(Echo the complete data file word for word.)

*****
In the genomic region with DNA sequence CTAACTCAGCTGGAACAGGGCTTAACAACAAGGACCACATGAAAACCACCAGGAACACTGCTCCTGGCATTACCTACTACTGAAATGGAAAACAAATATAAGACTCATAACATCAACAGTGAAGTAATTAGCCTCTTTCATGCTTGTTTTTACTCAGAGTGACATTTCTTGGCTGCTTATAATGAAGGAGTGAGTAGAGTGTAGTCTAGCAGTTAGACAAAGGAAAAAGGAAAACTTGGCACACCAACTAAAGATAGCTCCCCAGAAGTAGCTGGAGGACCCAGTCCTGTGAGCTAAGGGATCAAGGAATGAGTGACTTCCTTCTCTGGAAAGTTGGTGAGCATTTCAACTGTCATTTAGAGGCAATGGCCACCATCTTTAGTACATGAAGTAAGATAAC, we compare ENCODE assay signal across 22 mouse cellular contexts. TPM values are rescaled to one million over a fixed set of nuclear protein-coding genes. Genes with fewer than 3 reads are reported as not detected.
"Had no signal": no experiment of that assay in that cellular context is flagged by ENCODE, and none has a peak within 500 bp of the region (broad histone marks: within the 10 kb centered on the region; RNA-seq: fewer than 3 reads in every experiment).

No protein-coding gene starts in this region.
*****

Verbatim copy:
In the genomic region with DNA sequence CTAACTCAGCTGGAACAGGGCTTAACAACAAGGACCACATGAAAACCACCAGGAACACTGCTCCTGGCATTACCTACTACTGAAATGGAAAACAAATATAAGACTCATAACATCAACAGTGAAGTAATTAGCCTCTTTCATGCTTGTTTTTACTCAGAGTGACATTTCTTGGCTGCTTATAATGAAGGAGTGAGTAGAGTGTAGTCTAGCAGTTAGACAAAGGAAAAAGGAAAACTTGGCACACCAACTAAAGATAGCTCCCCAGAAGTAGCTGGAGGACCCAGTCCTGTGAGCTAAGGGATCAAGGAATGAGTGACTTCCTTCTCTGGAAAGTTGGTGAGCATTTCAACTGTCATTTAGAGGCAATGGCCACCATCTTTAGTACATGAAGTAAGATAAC, we compare ENCODE assay signal across 22 mouse cellular contexts. TPM values are rescaled to one million over a fixed set of nuclear protein-coding genes. Genes with fewer than 3 reads are reported as not detected.
"Had no signal": no experiment of that assay in that cellular context is flagged by ENCODE, and none has a peak within 500 bp of the region (broad histone marks: within the 10 kb centered on the region; RNA-seq: fewer than 3 reads in every experiment).

No protein-coding gene starts in this region.